Q : I have inherited $15 million, and the money is currently deposited in a British bank.
I am the beneficiary of funds from a deceased friend, who was from Mexico. If I transfer the money from Britian to Singapore, am I subject to an estate duty or a tax that is payable?
A : As a rule, an inheritance is in the nature of a capital, so transferring it to Singapore should not attract an income tax.
A Singapore citizen will generallly be domiciled in Singapore, and even more likely so if he was born here.
If Singapore is your domicile, your assets here and abroad – apart from immovable properties overseas, which are not subject to Singapore law – are liable to an estate duty here when you pass on.
The First $600,000 worth of movable properties and the first $9 million worth of residential properties are exempt from an estate duty.
Beyond these thresholds, however, the duty is 5 percent on anything up to $12 million and then 10 percent in excess of that amount.
Allowing for an exemption on the first $600,00 the duty on $15 million in cash – assets in movable form – will be $840,000.
It may be that $15 million is more than you can use in your lifetime, in which case you may wish to consider planning your estate.
Since the law exempts from duty up to $9 million worth of Singapore residential property, there will be less duty on your estate if you invest some of the funds in a residential property in Singapore.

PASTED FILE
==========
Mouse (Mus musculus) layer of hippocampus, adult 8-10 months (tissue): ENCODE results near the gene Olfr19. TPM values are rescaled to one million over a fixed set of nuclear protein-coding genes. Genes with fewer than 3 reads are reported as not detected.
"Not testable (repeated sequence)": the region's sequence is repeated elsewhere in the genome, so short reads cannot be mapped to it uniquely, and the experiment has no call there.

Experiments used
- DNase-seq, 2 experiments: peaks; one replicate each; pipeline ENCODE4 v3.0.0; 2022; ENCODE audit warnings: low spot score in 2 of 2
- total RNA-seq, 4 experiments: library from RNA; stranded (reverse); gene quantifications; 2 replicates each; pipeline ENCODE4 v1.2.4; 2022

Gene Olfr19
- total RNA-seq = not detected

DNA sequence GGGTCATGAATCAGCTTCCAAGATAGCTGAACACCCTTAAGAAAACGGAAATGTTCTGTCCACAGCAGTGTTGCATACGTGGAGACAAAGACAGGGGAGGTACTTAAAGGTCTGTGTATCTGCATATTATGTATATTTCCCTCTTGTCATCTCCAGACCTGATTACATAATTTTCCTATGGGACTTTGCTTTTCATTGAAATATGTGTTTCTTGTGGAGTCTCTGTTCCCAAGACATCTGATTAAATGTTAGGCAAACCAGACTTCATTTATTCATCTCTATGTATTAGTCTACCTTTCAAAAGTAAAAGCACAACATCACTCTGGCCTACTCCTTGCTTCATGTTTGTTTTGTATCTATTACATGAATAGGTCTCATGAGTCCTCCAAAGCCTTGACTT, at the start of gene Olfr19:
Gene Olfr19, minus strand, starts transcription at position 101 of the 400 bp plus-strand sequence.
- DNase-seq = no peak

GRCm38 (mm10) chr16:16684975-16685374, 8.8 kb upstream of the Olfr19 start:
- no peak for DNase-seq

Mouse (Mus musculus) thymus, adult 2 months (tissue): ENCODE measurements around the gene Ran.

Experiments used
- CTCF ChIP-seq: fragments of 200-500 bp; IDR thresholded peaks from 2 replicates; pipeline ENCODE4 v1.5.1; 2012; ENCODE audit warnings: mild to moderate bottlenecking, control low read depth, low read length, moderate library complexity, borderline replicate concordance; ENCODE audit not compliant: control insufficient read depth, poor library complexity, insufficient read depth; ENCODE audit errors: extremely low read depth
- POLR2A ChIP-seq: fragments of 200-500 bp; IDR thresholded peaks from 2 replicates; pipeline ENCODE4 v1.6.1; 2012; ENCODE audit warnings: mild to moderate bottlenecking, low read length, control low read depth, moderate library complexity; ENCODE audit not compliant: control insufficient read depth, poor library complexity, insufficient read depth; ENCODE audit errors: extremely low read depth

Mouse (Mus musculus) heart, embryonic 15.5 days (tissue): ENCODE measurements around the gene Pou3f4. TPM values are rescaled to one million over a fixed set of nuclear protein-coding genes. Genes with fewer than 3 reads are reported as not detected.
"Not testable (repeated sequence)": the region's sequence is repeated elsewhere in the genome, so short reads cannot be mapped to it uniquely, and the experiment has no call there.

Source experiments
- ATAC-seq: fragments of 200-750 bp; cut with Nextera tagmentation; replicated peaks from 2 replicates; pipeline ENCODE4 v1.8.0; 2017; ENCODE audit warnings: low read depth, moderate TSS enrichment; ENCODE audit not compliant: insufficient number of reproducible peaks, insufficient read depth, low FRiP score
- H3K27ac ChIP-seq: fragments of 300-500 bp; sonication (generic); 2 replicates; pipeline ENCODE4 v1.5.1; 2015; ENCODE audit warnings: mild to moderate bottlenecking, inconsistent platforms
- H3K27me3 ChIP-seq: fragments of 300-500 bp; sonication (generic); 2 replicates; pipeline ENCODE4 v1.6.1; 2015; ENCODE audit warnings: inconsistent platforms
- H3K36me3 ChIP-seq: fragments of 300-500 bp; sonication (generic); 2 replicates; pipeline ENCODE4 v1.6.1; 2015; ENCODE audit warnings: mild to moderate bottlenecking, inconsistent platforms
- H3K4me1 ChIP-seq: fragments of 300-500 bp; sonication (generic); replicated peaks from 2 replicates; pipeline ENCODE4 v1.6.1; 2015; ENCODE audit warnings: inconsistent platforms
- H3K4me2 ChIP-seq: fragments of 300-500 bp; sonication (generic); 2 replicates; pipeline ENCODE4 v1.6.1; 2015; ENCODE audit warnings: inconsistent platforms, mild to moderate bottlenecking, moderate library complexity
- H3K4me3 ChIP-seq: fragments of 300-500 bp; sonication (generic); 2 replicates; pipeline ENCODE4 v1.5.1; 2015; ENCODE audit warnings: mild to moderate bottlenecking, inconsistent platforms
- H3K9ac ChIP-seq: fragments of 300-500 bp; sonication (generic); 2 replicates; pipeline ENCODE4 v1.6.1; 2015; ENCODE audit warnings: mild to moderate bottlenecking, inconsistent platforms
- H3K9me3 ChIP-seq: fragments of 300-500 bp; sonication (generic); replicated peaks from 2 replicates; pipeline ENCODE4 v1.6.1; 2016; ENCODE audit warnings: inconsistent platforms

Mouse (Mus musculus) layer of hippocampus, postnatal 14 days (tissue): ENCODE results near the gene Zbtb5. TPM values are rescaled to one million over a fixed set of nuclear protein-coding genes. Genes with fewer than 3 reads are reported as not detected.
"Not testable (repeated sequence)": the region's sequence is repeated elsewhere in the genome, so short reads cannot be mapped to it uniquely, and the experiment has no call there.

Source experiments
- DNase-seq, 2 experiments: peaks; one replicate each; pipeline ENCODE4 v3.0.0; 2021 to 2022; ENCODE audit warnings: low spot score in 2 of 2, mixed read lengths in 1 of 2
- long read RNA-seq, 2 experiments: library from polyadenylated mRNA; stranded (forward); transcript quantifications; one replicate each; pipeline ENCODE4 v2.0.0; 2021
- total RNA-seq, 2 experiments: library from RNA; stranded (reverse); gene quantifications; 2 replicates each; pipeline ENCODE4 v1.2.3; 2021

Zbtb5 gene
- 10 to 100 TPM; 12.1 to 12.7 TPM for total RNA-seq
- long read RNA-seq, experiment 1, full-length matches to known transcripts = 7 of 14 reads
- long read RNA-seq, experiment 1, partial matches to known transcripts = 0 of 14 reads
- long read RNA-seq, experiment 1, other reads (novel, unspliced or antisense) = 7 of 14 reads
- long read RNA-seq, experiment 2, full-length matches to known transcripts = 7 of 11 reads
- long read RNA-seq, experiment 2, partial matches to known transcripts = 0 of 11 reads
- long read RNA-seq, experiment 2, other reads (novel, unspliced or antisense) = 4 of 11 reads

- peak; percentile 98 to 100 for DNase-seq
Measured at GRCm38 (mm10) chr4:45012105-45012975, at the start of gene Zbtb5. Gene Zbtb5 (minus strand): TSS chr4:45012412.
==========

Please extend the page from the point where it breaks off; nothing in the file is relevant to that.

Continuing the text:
As well. funds that you “settle” in a trust, so that you personally no longer benefit from them, are not dutiable after 5 years.
A Singapore permanent resident or, more generally, a person with a right and an evident intention to return to a home country, may not be domiciled in Singapore.
If you happen no to have Singapore domicile then there will be no duty on your estate – at least in this country = save for any immovable property in Singapore , which is subject to Singapore law regardless of your domicile.
In that case, there is no limit to the cash or other movables your beneficiaries can inherit from you free of Singapore estate duty.
Finally, it is worth noting that an estate duty has become a very minor part of revenue for many economies.
There is also no longer any estate duty in Hong Kong and Malaysia. It is possible that Singapore will follow.
Taken from ST Sunday.
Advice provided in this column is not meant as a substitute for comprehensive professional advice.
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